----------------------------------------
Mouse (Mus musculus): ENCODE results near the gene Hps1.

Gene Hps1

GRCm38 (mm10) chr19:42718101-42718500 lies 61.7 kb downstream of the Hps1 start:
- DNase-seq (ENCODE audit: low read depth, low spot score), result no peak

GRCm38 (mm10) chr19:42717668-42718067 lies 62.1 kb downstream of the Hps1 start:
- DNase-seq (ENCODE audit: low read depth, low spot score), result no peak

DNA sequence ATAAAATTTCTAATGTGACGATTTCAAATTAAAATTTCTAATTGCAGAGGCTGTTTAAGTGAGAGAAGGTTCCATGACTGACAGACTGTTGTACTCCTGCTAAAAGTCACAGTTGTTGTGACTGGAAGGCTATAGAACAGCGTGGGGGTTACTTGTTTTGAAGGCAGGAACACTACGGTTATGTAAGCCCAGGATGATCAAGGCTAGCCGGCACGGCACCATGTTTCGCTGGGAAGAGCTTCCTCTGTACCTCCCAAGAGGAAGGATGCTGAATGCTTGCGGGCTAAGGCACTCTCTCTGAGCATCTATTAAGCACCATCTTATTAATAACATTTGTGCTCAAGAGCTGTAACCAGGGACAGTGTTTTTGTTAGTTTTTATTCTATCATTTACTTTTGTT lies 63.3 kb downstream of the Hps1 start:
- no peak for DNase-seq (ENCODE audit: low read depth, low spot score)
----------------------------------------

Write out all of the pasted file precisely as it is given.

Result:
Mouse (Mus musculus): ENCODE results near the gene Hps1.

Gene Hps1

GRCm38 (mm10) chr19:42718101-42718500 lies 61.7 kb downstream of the Hps1 start:
- DNase-seq (ENCODE audit: low read depth, low spot score), result no peak

GRCm38 (mm10) chr19:42717668-42718067 lies 62.1 kb downstream of the Hps1 start:
- DNase-seq (ENCODE audit: low read depth, low spot score), result no peak

DNA sequence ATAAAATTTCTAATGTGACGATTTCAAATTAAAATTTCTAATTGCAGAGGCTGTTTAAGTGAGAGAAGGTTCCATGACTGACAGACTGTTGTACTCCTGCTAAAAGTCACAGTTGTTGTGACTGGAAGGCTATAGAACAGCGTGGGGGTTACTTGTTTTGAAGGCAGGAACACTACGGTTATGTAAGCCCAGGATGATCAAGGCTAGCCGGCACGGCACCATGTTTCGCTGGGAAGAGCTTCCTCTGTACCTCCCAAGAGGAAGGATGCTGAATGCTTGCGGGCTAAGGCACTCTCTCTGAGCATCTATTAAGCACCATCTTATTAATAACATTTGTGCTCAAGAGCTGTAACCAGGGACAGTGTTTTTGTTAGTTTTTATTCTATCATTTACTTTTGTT lies 63.3 kb downstream of the Hps1 start:
- no peak for DNase-seq (ENCODE audit: low read depth, low spot score)